Aldermen mull vendor permits

Billy Cannon, on left, and Roger Grimes sell produce on The Square in downtown Houston most morning. Cannon said his produce is homegrown and he is glad to carry anyone to his field in Chickasaw County. (Floyd Ingram / Buy at photos.chickasawjournal.com)

Billy Cannon, on left, and Roger Grimes sell produce on The Square in downtown Houston most morning. Cannon said his produce is homegrown and he is glad to carry anyone to his field in Chickasaw County. (Floyd Ingram / Buy at photos.chickasawjournal.com)

HOUSTON – The city loves its merchants but there is a price to pay for doing business in Houston.

The Houston Board of Aldermen discussed the process, fees and fines for those who come to town and peddle vegetables, clothes, merchandise and food at a work session last week and while no vote was taken on the measure, the board developed a direction for vendor permits.

The issue came before the board two weeks ago when Randy Brooks told aldermen he and his wife were harassed by a city employee when they opened a barbeque stand in town June 21. In a similar incident

Lula and Willie Dean were required to buy a $250 vendor permit June 14 to sell barbecue. The Deans had set up a food booth at the corner of Jackson and Harrington Street as part of a fundraiser for their sick cousin George Sparks.

“Whatever we do we need to be consistent in how we enforce this,” said Houston Mayor Stacey Parker. “The problem is not out-of-town folk – they know they need a permit. The problem is our people who want to come downtown and set up and sell something out of the back of a pickup.”

Parker said he called around to six towns to find out how they handled vendors. Some did not allow it at all, he said. Some cities charged a daily fee and most followed the state guideline that allows municipalities to charge up to $250 for a 90-day permit.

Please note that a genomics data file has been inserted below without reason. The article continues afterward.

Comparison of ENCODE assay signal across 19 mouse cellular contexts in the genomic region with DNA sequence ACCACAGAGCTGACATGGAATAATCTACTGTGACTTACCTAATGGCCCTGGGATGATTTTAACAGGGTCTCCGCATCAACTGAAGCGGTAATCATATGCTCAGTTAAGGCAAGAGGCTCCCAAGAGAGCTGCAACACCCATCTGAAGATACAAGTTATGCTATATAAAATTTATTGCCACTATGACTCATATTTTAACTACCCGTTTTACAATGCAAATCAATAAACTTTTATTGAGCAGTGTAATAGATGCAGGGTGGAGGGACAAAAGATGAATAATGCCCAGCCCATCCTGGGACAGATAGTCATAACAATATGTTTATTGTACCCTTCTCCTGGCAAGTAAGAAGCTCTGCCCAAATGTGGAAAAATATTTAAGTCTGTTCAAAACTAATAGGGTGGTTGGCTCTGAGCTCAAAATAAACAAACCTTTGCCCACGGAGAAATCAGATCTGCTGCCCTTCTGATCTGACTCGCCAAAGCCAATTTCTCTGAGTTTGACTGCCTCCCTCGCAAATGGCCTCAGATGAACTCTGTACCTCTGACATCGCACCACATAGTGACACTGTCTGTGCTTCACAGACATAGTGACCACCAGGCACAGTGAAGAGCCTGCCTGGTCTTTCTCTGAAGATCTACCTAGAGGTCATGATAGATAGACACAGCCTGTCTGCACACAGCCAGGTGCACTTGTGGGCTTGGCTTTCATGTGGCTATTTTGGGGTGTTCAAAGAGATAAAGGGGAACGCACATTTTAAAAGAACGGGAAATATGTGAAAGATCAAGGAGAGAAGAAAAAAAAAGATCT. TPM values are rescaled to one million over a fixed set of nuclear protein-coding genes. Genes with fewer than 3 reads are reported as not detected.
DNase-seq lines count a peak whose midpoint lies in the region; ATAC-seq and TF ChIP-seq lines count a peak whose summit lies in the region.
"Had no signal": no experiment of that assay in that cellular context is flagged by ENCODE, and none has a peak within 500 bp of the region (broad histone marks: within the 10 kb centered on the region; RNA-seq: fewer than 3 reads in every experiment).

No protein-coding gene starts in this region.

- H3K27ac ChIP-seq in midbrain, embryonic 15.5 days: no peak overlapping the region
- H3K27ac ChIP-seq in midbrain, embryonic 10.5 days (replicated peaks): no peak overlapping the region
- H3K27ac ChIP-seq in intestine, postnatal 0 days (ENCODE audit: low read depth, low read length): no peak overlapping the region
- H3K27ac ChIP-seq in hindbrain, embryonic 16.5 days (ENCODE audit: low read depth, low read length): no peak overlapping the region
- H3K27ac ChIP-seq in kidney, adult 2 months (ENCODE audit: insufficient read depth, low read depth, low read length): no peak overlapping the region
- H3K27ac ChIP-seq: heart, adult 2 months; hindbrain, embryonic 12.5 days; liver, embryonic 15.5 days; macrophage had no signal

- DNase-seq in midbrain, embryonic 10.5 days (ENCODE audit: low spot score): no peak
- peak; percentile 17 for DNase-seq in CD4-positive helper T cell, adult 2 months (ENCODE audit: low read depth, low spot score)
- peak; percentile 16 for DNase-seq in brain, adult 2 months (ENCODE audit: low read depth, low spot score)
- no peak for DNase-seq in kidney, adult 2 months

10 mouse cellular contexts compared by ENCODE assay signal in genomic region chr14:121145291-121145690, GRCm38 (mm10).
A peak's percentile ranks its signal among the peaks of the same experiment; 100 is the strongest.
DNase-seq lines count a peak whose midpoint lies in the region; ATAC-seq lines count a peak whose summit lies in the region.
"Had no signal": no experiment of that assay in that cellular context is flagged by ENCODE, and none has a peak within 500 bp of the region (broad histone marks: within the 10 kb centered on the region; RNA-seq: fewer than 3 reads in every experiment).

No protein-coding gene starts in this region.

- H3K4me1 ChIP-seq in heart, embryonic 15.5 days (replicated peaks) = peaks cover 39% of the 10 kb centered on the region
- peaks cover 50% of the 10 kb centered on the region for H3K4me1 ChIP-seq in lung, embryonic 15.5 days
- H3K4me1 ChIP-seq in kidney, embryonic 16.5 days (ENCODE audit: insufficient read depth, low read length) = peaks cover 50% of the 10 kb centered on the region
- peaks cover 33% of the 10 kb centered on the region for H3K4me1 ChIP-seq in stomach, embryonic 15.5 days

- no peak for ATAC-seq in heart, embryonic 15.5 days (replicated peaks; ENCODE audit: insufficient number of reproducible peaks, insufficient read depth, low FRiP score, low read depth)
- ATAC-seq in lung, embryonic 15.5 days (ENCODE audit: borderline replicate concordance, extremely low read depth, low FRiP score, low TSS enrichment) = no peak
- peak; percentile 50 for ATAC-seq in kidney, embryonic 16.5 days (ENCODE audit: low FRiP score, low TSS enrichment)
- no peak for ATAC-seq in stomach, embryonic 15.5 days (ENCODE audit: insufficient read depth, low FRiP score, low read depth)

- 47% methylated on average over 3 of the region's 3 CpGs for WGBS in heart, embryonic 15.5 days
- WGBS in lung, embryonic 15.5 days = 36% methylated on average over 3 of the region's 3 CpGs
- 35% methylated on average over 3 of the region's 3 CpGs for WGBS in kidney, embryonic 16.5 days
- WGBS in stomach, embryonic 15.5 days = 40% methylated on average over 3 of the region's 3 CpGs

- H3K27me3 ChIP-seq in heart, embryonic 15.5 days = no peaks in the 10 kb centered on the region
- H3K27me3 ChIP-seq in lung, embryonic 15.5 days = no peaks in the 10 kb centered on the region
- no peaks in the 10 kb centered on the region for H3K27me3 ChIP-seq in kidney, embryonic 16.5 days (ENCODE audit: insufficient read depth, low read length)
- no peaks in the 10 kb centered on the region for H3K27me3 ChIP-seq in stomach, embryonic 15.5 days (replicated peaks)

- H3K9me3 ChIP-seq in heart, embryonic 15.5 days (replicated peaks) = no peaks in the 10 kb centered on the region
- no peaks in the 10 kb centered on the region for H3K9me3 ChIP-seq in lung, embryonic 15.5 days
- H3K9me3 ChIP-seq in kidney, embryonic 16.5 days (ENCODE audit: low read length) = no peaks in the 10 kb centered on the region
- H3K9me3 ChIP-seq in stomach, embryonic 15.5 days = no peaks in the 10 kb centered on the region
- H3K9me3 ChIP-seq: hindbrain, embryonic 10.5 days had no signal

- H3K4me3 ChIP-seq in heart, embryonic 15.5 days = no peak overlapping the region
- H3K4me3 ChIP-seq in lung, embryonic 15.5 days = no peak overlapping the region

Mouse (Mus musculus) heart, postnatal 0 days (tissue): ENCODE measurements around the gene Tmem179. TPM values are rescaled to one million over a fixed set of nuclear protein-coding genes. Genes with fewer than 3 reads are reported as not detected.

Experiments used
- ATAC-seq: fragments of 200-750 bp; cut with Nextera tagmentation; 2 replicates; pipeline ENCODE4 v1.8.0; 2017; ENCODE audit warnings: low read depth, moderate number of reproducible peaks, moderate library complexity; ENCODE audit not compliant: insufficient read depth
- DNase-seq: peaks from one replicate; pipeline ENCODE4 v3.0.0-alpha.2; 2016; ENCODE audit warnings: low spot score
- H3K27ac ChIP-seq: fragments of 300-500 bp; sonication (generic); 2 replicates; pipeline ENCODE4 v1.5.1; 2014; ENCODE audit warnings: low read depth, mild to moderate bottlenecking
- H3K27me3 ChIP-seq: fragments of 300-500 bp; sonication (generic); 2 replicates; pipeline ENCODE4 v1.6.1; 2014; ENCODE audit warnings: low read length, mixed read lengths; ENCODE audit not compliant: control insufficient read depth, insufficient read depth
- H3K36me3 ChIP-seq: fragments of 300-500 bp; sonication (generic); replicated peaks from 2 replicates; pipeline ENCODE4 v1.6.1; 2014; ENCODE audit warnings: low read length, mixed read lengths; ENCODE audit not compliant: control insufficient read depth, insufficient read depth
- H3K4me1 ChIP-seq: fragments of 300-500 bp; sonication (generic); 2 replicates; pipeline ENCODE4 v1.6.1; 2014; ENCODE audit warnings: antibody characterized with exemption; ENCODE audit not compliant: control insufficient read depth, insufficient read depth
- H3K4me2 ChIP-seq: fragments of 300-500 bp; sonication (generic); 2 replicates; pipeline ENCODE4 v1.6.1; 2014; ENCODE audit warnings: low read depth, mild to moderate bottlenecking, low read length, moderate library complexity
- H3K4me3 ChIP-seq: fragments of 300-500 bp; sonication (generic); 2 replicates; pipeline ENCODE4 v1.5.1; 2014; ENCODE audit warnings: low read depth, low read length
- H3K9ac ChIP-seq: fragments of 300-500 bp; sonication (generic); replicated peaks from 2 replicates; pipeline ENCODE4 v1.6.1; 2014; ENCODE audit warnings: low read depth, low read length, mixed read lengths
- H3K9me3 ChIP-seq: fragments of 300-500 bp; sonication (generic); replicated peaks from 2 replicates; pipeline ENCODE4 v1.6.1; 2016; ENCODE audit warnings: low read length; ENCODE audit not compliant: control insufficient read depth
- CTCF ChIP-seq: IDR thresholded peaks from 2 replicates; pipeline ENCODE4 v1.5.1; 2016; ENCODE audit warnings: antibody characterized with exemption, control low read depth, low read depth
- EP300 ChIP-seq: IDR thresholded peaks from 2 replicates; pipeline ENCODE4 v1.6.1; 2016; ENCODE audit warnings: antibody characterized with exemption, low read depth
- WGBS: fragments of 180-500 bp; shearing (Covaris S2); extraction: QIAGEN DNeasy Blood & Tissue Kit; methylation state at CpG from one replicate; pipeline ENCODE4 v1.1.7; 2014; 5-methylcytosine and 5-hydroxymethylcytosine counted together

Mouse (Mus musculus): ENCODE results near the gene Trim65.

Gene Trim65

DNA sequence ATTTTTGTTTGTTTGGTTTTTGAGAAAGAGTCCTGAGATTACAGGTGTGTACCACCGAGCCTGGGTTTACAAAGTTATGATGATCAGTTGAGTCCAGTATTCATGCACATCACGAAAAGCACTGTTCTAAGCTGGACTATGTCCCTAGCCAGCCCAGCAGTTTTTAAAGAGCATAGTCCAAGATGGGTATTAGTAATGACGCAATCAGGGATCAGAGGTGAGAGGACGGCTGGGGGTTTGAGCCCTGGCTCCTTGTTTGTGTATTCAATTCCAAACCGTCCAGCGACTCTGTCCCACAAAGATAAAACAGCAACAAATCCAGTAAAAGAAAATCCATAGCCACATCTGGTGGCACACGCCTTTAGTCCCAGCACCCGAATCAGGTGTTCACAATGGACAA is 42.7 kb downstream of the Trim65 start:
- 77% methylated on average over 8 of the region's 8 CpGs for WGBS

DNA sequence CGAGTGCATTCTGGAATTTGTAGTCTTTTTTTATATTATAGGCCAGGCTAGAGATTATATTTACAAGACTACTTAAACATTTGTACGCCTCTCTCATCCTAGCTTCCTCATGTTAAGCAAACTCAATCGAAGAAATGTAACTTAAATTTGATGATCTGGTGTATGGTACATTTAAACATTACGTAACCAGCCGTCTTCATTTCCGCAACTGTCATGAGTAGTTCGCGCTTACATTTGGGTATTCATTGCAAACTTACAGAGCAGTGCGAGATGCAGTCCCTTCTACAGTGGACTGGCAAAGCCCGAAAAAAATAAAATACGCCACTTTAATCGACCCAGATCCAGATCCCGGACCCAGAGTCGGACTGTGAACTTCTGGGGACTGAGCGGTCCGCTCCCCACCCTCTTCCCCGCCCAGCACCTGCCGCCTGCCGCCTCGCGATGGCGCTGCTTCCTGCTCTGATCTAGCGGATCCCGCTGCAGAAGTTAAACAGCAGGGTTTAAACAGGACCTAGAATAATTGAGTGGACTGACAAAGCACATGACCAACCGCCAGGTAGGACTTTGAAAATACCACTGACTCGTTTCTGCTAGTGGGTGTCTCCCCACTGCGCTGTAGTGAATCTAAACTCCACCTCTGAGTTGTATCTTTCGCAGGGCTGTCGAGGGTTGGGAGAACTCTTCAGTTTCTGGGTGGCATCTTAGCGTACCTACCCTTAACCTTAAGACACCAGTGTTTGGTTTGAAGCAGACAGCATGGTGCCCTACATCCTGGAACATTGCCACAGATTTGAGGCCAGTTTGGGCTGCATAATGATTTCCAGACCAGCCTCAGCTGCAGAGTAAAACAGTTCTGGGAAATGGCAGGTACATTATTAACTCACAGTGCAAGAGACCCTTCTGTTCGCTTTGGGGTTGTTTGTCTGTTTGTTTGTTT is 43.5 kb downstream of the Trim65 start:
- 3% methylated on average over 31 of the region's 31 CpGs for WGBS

Parker pointed out the vendor fees only covered for-profit businesses and vendors who brought in produce or merchandise from outside the county.

“We have businesses who pay property taxes, have a privilege license and pay sales taxes that come back to the city,” said Parker. “They employee people, they are part of our business community and they look to us to be fair about this.”

Alderman-At-Large Barry Springer said he didn’t want to discourage any business who wanted to “test the market,” but he also felt Houston needed to reign in some vendors.

“If you have a man come in with a fancy trailer and he really wants to see if he can make it, $250 is not going to stop him,” said Springer. “I also feel we need to cut city residents a little slack if they want to sell something out of the back of their pickup.”

Springer suggested a $250 annual fee and a $100 90-day permit for local vendors.

“My concern is people who sell food and vegetables,” said Ward 1 Alderman Tony Uhiren. “I don’t think it is fair to grocery stores to let someone go to Birmingham and load up and park on the Square and tell us it is homegrown.”

Parker said the city requires all vendors to be honest about their wares and doesn’t do a background check.

Houston Town Marshall Billy Voyles said he had no problem enforcing the ordinance but needed direction on how permits were obtained and if a warning was to be given.

Aldermen said they felt police should check vendors for a permit as part of normal patrols and either ask them to move on or purchase a $250 permit. Failure to purchase a permit would prompt a $250 fine.

Parker said he had safety concerns for vendors on Highway 8 and Highway 15 and said vendors would be asked to re-locate to a safer part of The Square. He said the state does not allow vendors on state right of way or roads and that law should be enforced by the Mississippi Highway Patrol.

Parker also said legal vendors also needed the permission of the property owner to set up and sell their wares.

 

, , ,